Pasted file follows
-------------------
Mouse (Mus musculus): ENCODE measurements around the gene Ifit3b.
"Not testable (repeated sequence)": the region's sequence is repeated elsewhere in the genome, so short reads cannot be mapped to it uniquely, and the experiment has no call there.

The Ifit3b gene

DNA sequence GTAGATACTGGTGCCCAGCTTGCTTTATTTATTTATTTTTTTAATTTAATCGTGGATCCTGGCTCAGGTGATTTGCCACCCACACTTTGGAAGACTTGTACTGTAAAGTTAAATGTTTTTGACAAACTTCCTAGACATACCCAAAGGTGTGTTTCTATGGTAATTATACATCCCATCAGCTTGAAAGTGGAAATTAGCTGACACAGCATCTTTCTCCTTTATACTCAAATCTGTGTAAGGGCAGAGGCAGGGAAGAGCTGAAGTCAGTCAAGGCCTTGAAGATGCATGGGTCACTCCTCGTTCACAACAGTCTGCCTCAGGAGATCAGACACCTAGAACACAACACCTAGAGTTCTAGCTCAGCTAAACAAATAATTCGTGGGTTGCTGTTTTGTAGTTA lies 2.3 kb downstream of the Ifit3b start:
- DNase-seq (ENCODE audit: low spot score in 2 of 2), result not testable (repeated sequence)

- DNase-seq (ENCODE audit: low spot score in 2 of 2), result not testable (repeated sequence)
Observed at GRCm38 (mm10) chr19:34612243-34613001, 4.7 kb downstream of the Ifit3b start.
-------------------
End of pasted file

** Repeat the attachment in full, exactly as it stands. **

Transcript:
Mouse (Mus musculus): ENCODE measurements around the gene Ifit3b.
"Not testable (repeated sequence)": the region's sequence is repeated elsewhere in the genome, so short reads cannot be mapped to it uniquely, and the experiment has no call there.

The Ifit3b gene

DNA sequence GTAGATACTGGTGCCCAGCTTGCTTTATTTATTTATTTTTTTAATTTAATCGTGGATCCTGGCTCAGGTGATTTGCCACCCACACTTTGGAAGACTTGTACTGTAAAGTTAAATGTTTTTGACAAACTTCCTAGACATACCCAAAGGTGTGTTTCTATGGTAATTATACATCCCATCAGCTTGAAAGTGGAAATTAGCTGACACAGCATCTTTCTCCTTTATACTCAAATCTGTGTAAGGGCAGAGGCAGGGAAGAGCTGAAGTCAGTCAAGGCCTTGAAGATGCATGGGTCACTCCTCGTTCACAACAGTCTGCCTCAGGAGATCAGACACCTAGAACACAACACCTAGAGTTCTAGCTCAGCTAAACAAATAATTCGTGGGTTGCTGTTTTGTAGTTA lies 2.3 kb downstream of the Ifit3b start:
- DNase-seq (ENCODE audit: low spot score in 2 of 2), result not testable (repeated sequence)

- DNase-seq (ENCODE audit: low spot score in 2 of 2), result not testable (repeated sequence)
Observed at GRCm38 (mm10) chr19:34612243-34613001, 4.7 kb downstream of the Ifit3b start.